Bryan Organ



Past Lectures

New Walk Museum & Art Gallery
53 New Walk, Leicester LE1 7EA

Picturing People:  A conversation with Bryan Organ

The emininent portrait painter Bryan Organ talked to theatre director Michael Attenborough at New Walk Museum & Art Gallery Leicester.  The event was a collaboration between New Walk Museum & Art Gallery, Leicester Sketch Club and Leicester Society of Artists. 

Read a review by writer Lydia Towsey here or download the text here here

Bryan Organ, Sir Richard [later Lord] Attenborough (detail), 1985-86, acrylic on canvas, Collection: Leicester Arts & Museums Service

"I think what painters are geared to do," says Bryan Organ, "is we are observers - professional observers.  It is about acute observation.  It is about looking intensely. Every movement, every movement of the lip, little mannerisms . . ..  The more you understand the subject, the better chance you’ve got.  It’s a multiple problem.  One, we have to learn the facility to put something down, hence learning to draw. The fingers need to do what we tell them in terms of a mark there, a dark there.  The next thing is, we need to use our imagination to say what we want to say."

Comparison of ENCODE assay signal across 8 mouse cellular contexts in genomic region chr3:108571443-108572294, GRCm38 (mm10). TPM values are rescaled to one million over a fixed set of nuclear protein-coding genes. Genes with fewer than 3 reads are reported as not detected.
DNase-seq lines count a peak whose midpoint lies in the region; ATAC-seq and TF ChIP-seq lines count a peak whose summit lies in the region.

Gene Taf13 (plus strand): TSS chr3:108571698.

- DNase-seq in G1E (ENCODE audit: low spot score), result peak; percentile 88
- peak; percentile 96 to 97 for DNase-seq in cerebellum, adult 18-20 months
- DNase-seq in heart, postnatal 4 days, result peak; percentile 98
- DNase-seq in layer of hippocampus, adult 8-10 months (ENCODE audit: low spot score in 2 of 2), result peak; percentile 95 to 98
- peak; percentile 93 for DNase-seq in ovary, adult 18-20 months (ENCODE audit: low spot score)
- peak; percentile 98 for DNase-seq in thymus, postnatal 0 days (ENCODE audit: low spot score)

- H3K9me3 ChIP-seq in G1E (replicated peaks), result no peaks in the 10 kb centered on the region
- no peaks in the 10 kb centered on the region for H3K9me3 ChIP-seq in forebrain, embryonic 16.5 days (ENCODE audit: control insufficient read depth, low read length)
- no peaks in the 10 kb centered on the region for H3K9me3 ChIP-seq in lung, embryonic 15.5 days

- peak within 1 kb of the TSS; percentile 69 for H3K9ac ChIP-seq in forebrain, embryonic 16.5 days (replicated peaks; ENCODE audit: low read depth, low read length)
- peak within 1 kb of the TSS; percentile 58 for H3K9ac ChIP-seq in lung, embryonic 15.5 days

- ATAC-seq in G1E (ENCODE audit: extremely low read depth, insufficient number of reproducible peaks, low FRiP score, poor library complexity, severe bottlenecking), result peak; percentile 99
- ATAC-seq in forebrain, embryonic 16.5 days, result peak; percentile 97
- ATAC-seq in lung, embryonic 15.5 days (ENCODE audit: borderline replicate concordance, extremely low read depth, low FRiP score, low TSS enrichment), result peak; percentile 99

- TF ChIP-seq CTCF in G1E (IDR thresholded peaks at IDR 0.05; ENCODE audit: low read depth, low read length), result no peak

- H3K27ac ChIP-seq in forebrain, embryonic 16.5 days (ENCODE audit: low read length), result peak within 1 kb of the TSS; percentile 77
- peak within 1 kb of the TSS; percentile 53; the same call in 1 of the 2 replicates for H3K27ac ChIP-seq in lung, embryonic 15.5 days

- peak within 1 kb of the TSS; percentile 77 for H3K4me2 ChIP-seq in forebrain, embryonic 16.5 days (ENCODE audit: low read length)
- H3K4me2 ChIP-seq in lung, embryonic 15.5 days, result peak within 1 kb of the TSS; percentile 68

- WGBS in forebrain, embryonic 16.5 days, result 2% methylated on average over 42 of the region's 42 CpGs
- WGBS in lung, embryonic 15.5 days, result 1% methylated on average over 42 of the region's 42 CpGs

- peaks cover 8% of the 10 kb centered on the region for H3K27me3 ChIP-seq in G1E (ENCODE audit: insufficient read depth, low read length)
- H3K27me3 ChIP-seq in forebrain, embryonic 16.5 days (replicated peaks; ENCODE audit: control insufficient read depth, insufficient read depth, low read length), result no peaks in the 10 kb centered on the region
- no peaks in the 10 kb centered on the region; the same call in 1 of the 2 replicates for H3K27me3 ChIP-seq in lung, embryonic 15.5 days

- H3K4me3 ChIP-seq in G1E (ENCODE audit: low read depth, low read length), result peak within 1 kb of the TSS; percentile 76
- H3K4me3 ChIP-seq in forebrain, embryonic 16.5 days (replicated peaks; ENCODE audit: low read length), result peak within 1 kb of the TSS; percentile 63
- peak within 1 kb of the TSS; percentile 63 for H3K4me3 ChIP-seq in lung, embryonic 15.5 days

A Past President of Leicester Society of Artists, Bryan Organ is one of the world’s leading portrait painters with 16 works in the National Portrait Gallery in London. Bryan Organ was born in Leicester in 1935 and he now lives in London and Leicestershire. Between 1952 -1959 he studied at Loughborough College of Art and at the Royal Academy Schools. He was a Lecturer in Drawing and Painting at Loughborough College of Art from 1959-65. He has had solo shows in London, New York, Italy and Germany. Represented by the Redfern Gallery since 1967, Bryan Organ's works are in public and private collections worldwide.

“In his role as face-maker, Bryan Organ emerges as one of the two or three painters in his generation to make any significant statement, let alone display any enthusiasm, for the despised art of the portrait.”

Sir Roy Strong, Director of the National Portrait Gallery, 1971.